Monday, July 25, 2022

Be Prepared to Conduct Foreclosures

While foreclosure may not be a topic that debtors (or even creditors) want to discuss, like all other aspects of proper business planning, you should.

With more creditors engaging in loans secured by real estate (which I strongly advocate), be they first deeds of trust, second or subsequent deeds of trust, refinances or credit lines, a certain amount of default is to be expected.  Being prepared to react to default is imperative.

At the law firm of Lafayette, Ayers & Whitlock, PLC, we represent creditors - from start to finish.  We are a full-service creditor’s rights firm.  While many attorneys do “collections”, few attorneys have the trained expertise and staff to represent creditors in all four areas of Creditor’s Rights—Collections, Bankruptcy, Real Estate and Foreclosure.  WE DO FORECLOSURES.  We will handle foreclosure proceedings from demand to final accounting.

Monday, July 18, 2022

Foreclosing on Homeowner Association Liens to Secure an Interest in Real Estate

In recent editions of Creditor News we have been discussing the benefits of using real estate to improve creditors’ positions.  As I have emphasized, properly securing debts through real estate could make the difference between collecting the funds and incurring a loss.  In this edition, we will review the benefits of using homeowner association liens to aid in the collection of your debt.  Last month we reviewed the special procedures for the collection of homeowners association dues under Virginia Code §55-516.  We will now review the procedures for suits to foreclose on the lien.

Suits must be brought within thirty six months of filing, but after the perfection of the lien.  The Homeowner’s Association may sell the lot at a public sale, subject to prior liens.  There are detailed requirements in the code, a brief summary of which include the following:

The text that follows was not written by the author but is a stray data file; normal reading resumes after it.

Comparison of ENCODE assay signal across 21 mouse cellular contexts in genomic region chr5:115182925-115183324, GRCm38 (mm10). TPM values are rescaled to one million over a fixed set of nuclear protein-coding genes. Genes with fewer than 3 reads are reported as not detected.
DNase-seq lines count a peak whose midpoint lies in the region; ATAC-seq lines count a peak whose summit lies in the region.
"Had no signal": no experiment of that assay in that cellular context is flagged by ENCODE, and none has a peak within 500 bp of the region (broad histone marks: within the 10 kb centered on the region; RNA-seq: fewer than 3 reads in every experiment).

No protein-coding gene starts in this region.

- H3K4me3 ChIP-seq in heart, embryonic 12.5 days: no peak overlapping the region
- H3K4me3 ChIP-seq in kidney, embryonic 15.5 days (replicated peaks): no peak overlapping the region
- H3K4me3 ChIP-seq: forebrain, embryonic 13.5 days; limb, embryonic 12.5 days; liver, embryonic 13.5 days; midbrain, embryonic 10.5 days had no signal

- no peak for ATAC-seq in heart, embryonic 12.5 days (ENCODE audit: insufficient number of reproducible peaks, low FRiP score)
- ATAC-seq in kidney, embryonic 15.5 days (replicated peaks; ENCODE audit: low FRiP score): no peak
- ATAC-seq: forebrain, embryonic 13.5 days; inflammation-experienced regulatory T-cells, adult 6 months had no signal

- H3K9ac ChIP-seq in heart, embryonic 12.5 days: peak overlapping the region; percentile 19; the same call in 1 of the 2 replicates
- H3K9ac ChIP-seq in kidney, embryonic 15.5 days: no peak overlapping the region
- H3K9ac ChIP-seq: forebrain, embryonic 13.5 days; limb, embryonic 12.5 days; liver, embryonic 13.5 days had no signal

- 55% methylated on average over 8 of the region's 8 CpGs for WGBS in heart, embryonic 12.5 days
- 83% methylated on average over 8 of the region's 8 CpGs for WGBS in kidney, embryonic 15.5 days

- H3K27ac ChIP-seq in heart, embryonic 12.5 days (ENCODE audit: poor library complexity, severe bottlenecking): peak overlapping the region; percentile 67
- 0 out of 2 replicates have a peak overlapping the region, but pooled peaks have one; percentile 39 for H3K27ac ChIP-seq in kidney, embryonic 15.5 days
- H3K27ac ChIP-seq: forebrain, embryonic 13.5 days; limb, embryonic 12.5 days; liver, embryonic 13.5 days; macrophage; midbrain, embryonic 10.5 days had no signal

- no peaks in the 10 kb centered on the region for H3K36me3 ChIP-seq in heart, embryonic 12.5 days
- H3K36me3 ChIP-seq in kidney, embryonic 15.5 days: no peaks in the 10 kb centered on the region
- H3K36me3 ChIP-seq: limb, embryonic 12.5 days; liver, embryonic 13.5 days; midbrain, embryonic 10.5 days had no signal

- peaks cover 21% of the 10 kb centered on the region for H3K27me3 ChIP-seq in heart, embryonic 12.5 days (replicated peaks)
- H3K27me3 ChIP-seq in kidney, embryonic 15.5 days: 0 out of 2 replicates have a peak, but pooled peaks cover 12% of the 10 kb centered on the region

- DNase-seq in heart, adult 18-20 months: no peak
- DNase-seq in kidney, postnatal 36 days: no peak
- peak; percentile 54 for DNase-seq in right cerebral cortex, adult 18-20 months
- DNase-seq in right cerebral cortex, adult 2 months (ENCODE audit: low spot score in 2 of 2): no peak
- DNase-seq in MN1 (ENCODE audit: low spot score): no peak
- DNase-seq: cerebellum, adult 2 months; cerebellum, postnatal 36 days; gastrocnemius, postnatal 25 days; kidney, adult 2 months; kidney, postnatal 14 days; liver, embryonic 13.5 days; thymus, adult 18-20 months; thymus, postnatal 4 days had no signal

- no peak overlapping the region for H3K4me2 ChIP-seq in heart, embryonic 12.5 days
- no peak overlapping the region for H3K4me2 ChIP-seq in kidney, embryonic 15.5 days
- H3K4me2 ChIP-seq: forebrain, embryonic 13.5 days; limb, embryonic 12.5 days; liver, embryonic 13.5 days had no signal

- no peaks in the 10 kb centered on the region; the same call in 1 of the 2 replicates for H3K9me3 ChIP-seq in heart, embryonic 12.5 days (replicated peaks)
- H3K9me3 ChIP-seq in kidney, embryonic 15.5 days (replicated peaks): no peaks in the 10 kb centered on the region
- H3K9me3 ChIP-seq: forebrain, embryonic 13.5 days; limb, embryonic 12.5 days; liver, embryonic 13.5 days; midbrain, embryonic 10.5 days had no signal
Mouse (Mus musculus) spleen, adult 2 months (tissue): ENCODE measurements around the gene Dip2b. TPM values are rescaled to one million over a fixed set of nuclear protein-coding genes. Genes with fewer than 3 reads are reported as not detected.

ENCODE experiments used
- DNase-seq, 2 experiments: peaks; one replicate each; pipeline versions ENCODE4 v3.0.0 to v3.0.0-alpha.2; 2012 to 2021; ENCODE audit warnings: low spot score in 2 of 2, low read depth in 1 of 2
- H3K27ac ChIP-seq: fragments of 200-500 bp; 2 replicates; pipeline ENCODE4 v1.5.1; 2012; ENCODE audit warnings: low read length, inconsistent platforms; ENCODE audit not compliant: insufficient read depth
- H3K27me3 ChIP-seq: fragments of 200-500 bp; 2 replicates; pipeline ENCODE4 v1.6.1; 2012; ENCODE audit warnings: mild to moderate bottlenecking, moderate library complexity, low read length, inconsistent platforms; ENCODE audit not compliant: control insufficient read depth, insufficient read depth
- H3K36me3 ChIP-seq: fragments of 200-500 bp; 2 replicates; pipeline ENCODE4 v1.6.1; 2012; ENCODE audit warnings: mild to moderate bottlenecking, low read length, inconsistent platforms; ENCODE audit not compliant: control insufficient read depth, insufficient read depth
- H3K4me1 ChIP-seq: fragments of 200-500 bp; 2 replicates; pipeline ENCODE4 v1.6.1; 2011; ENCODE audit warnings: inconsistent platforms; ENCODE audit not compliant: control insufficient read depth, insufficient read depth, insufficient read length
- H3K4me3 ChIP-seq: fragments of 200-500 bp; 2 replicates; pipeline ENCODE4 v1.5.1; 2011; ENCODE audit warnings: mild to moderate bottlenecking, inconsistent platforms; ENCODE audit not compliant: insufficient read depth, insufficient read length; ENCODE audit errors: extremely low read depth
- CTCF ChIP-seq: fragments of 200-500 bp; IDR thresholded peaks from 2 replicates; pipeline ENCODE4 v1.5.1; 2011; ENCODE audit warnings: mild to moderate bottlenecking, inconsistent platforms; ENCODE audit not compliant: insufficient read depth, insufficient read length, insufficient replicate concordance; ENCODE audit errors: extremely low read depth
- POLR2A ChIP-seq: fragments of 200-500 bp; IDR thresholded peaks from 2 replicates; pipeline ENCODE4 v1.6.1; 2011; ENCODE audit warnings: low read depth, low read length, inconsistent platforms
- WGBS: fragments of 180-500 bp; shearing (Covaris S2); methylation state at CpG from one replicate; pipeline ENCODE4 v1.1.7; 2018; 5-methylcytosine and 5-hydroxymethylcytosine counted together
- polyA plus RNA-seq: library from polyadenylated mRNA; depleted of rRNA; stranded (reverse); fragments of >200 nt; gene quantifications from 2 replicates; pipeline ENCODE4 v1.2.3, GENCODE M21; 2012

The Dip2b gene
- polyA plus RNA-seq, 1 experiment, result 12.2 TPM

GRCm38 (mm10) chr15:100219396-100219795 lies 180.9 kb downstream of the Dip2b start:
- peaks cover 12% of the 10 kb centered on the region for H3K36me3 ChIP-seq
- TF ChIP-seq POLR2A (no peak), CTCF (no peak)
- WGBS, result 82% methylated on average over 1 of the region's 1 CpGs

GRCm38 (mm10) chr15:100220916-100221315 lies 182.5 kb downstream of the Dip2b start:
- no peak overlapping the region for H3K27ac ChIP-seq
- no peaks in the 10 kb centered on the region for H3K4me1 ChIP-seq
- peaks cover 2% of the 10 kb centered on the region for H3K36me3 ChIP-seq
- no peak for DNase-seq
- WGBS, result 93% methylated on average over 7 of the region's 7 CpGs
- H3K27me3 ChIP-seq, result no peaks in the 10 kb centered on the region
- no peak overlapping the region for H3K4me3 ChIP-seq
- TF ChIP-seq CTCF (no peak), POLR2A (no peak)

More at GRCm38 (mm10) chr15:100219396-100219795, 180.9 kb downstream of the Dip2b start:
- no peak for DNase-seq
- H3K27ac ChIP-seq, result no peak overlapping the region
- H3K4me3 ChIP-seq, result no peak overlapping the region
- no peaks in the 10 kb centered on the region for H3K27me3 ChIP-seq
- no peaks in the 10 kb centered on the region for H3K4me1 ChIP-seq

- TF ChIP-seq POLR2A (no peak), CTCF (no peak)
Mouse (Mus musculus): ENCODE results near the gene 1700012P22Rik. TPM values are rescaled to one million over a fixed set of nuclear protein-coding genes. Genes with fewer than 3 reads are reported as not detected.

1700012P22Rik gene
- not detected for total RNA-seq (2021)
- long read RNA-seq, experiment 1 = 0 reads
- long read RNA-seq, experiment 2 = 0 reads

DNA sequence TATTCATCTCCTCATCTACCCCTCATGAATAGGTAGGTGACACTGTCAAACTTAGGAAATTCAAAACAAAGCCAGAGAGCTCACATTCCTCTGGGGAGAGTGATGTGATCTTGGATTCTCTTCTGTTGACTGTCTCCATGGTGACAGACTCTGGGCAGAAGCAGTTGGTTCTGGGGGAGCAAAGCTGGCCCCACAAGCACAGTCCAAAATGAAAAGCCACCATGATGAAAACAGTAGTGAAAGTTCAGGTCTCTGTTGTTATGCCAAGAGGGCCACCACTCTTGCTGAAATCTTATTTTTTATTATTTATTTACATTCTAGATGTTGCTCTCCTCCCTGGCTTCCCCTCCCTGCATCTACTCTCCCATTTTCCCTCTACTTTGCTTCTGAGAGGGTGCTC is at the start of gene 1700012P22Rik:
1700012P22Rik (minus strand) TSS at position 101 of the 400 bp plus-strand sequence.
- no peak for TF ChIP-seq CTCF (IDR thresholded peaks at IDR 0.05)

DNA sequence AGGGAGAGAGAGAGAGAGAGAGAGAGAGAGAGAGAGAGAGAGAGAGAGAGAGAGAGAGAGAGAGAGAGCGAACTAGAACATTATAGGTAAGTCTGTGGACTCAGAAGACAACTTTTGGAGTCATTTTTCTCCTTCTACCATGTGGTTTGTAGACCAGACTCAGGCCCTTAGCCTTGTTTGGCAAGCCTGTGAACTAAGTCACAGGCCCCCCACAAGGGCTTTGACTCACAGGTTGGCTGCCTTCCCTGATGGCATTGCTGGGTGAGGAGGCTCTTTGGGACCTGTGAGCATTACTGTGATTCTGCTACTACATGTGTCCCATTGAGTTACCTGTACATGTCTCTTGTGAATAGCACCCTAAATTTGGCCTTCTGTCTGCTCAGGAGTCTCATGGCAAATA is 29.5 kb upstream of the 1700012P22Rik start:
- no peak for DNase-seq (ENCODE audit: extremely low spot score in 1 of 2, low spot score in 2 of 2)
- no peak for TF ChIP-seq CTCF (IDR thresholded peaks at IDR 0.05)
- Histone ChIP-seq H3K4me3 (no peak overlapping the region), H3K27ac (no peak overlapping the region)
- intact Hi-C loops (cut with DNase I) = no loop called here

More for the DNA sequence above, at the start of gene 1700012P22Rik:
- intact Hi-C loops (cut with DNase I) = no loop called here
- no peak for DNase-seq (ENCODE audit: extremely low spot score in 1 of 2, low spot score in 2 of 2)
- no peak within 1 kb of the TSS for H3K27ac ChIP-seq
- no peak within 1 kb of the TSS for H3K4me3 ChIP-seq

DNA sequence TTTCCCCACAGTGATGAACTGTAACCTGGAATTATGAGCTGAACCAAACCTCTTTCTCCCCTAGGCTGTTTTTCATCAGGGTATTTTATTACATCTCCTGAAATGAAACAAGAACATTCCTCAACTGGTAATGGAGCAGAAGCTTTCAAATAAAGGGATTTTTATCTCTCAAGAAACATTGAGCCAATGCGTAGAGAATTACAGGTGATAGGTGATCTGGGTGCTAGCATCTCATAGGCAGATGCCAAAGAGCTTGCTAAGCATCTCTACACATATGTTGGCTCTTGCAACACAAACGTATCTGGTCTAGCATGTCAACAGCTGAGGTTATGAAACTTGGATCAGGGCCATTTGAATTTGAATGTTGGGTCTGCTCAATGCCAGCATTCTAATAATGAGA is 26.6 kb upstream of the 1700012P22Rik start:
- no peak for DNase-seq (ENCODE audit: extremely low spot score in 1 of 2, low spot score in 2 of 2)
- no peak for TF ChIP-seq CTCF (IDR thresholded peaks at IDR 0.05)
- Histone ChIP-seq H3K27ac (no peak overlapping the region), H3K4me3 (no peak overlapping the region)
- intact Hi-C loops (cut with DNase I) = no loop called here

1.  The association shall give notice to the lot owner prior to advertisement as required in the code.

2.  After expiration of the 60-day notice period, the association may appoint a trustee to conduct the sale.

3.  If the lot owner meets the conditions specified in this subdivision prior to the date of the foreclosure sale, the lot owner shall have the right to have enforcement of the perfected lien discontinued prior to the sale of the lot. Those conditions are that the lot owner: (i) satisfy the debt secured by lien that is the subject of the nonjudicial foreclosure sale and (ii) pays all expenses and costs incurred in perfecting and enforcing the lien, including but not limited to advertising costs and reasonable attorneys' fees.

4.  In addition to the advertisement requirements, the association shall give written notice of the time, date and place of any proposed sale in execution of the lien, and include certain information required in the code.

5.  The advertisement of sale by the association shall be in a newspaper having a general circulation in the city or county wherein the property to be sold, with certain information requirements as set forth in the code.

6.  Failure to comply with the requirements for advertisement contained in this section shall, upon petition, render a sale of the property voidable by the court.

7.  In the event of a sale, the code sets forth bidding and proceeds application procedures.

8.  After sale, the trustee shall deliver to the purchaser a trustee's deed conveying the lot with special warranty of title.

9.  After completion, the trustee shall file an accounting of the sale with the commissioner of accounts.

We have experienced attorneys and staff who can examine title, file homeowner association liens, and litigate to enforce the same.

Monday, July 11, 2022

Bankruptcy Filings: Chapter 7 and 13

Although there are other Chapters under which debtors may seek relief, Chapters 7 and 13 are the most frequently encountered.

Chapter 7